TV Critic Thinks Keith Olbermann Could be the Future of Journalism
Here’s a shocking thought for your Election Day: A Keith Olbermann-style anchorman on every television news program on every channel spewing vitriol and animus as only he can. Some Halloween trick, huh? Well, if Aaron Barnhart, television critic of the Kansas City Star is right, this could be the case in the near future (hat tip to TVNewser).
Barnhart’s column on Monday entitled “Numbers look good for Keith Olbermann; Is MSNBC newscaster's 'Countdown' journalism's saving grace?” absolutely gushed praise on America’s premiere Bush-hater (emphasis mine throughout):
Keith Olbermann is, to date, the most perfect expression of [the fake newsman] idea. As he continues to pick up steam -- that he will pass CNN’s Paula Zahn for second place at 7 p.m. seems inevitable -- it’s worth asking if his brand of journalism will be, and should be, the future of TV journalism.
The article apocalyptically continued:
He has been called a misunderstood visionary, a liar and the de facto voice of progressives and lefties in cable news. Three things are indisputable: Olbermann has a giant ego. He’s finally found his voice with "Countdown," by far the best of the three shows he’s done since leaving his job as ESPN "SportsCenter" anchor. And his bosses give him license to do things no other serious journo gets to do on TV.
Barnhart then shared some marvelous moments from KO’s greatest hits:
After "comedian Rush Limbaugh" tried to backpedal on his earlier remarks about actor Michael J. Fox, Olbermann barked, "Rush, your lies used to be slightly entertaining, but no more" and added: "Please, go back on the drugs!"
Other recent comments have attacked the anti-terrorism bill for suspending habeas corpus, GOP political ads that use images of Osama bin Laden and the failure to recover dozens of bone fragments from the 9/11 attacks that had sat untouched under manhole covers for five years.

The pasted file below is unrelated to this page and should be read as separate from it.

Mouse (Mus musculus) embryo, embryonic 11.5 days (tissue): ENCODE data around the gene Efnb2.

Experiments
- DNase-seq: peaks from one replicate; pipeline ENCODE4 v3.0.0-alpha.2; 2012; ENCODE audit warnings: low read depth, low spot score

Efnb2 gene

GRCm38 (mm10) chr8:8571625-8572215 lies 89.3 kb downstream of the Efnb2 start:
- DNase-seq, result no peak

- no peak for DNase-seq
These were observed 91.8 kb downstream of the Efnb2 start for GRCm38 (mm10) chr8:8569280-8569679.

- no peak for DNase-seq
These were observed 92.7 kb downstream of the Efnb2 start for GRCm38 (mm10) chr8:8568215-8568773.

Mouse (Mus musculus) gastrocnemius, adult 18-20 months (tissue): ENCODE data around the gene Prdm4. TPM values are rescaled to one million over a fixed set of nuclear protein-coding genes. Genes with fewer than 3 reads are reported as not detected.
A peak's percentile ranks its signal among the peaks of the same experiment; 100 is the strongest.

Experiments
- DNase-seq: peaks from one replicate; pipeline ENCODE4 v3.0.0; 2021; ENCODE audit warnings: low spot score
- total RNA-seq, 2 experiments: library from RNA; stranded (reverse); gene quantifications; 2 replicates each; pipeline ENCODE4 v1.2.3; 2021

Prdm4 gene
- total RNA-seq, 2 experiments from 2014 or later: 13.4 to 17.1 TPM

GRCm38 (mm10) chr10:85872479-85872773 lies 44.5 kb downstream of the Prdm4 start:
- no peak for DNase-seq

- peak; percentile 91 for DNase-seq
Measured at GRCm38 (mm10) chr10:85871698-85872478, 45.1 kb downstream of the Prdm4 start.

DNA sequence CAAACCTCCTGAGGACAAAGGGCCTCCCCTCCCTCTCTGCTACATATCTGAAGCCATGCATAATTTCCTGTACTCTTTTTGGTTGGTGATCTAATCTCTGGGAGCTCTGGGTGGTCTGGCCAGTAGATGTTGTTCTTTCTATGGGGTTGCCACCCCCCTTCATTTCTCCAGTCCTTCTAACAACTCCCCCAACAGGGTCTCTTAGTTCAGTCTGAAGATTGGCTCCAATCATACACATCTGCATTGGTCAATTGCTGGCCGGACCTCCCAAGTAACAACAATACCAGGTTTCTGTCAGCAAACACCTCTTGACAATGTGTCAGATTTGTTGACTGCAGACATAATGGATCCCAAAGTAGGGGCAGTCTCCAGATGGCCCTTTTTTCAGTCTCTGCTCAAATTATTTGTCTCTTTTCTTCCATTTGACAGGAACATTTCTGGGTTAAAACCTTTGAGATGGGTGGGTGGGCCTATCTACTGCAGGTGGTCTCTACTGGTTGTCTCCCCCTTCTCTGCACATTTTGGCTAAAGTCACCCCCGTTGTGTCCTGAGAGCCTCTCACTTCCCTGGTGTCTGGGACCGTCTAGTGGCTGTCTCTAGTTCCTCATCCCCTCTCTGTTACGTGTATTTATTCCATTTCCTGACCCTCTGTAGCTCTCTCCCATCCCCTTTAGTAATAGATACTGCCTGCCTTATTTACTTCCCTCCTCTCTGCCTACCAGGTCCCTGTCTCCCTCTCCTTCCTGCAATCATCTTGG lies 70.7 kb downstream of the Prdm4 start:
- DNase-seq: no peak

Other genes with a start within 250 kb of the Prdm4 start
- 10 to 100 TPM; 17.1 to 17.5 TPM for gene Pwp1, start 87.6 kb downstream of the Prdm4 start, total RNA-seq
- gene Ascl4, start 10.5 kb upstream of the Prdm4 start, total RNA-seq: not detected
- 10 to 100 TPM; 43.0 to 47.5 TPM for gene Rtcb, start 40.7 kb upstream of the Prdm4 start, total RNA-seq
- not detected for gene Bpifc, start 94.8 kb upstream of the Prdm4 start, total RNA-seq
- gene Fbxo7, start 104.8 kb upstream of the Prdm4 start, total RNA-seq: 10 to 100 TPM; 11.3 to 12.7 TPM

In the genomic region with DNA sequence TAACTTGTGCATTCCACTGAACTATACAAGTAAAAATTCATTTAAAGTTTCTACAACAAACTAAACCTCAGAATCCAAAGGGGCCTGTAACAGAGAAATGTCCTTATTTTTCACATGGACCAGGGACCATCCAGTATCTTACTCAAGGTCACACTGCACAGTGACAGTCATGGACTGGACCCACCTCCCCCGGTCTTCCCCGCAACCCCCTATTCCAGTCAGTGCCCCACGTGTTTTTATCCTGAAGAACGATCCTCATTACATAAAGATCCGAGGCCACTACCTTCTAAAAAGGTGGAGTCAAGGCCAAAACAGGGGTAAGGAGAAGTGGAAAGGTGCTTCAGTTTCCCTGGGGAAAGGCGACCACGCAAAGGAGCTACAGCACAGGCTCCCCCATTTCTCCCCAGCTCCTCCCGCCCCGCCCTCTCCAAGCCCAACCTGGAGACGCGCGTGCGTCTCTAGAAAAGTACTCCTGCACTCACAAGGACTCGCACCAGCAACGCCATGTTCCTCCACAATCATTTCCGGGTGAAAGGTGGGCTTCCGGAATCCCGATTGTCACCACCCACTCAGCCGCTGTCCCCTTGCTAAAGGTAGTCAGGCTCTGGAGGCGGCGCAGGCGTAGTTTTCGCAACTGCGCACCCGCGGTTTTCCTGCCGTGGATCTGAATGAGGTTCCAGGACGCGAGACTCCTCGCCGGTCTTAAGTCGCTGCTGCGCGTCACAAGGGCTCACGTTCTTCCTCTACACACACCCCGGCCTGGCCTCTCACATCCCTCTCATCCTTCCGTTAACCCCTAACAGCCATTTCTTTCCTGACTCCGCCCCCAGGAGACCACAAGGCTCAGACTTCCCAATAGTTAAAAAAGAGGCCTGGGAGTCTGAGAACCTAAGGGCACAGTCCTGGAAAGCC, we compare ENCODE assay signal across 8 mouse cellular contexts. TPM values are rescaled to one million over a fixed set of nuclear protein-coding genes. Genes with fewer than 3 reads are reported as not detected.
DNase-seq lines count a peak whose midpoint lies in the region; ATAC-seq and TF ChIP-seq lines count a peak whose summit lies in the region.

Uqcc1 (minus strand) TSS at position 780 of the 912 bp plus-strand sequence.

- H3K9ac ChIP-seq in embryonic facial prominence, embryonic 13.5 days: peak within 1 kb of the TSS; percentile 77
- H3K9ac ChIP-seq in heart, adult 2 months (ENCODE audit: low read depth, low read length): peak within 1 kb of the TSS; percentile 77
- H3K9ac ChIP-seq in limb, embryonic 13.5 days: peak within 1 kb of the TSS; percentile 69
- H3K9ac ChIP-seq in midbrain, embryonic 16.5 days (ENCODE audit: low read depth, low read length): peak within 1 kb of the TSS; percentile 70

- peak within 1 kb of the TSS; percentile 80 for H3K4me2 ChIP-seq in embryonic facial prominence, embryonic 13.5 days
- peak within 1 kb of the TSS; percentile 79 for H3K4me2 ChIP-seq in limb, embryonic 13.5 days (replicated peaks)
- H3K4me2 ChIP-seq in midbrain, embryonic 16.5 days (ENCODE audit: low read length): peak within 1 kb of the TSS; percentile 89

"You (Mr. Bush) can actually claim that you and you alone can protect us from terrorism?" fumed Olbermann, who says he lost several friends on 9/11. "You can’t even recover our dead from the battlefield -- the battlefield in an American city -- when we’ve given you five years and unlimited funds to do so!"
Charming. This is the future of journalism? Suddenly I'm questioning my position on euthanasia. Mercifully, Barnhart was moving to a conclusion:
With each special comment, each story that mocks the GOP, Olbermann edges ever closer to a form of journalism not seen since the early 20th century, when Democratic and Republican newspapers routinely sparred, their front pages filled with wildly differing accounts of a news event.
If Keith Olbermann’s brand of journalism is what it will take to keep viewers younger than 60 informed, is it worth throwing neutrality overboard?
A fascinating question to say the least. Does this say more about Olbermann, his viewers, or Barnhart? After all, I’m younger than 60, and I yearn for neutrality, especially from my news sources. Fortunately, I imagine myself more in the majority than those that need the likes of Keith Olbermann to make the news entertaining enough to be informative.